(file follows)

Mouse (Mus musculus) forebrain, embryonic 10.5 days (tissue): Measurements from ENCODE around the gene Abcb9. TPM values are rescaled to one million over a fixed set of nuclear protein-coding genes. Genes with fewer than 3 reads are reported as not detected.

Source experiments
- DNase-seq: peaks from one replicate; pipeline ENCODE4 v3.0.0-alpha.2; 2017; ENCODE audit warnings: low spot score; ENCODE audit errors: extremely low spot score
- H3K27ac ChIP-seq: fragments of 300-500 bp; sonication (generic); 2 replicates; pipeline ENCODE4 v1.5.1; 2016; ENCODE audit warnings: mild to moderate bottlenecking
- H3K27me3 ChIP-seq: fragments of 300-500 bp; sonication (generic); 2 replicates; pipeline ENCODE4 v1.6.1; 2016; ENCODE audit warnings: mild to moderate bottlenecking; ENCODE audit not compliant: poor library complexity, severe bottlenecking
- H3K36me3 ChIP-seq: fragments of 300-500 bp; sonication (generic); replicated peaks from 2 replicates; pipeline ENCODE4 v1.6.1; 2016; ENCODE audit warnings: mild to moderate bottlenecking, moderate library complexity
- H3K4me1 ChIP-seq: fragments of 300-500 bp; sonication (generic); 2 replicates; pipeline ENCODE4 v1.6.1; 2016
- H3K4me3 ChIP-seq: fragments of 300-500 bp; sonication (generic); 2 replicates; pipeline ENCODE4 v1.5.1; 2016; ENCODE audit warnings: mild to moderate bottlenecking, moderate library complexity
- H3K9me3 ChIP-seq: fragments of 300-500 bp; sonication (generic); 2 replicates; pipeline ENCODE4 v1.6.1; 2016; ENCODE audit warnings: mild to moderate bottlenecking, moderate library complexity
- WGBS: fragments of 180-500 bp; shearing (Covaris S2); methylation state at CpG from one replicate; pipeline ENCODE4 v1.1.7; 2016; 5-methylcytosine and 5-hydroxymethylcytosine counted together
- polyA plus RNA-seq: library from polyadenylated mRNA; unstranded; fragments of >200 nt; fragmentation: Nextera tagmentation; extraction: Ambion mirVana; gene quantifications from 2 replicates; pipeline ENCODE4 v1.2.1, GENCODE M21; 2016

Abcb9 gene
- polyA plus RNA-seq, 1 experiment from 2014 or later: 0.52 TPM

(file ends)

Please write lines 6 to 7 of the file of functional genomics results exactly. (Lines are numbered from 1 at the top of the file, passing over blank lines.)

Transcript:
- H3K36me3 ChIP-seq: fragments of 300-500 bp; sonication (generic); replicated peaks from 2 replicates; pipeline ENCODE4 v1.6.1; 2016; ENCODE audit warnings: mild to moderate bottlenecking, moderate library complexity
- H3K4me1 ChIP-seq: fragments of 300-500 bp; sonication (generic); 2 replicates; pipeline ENCODE4 v1.6.1; 2016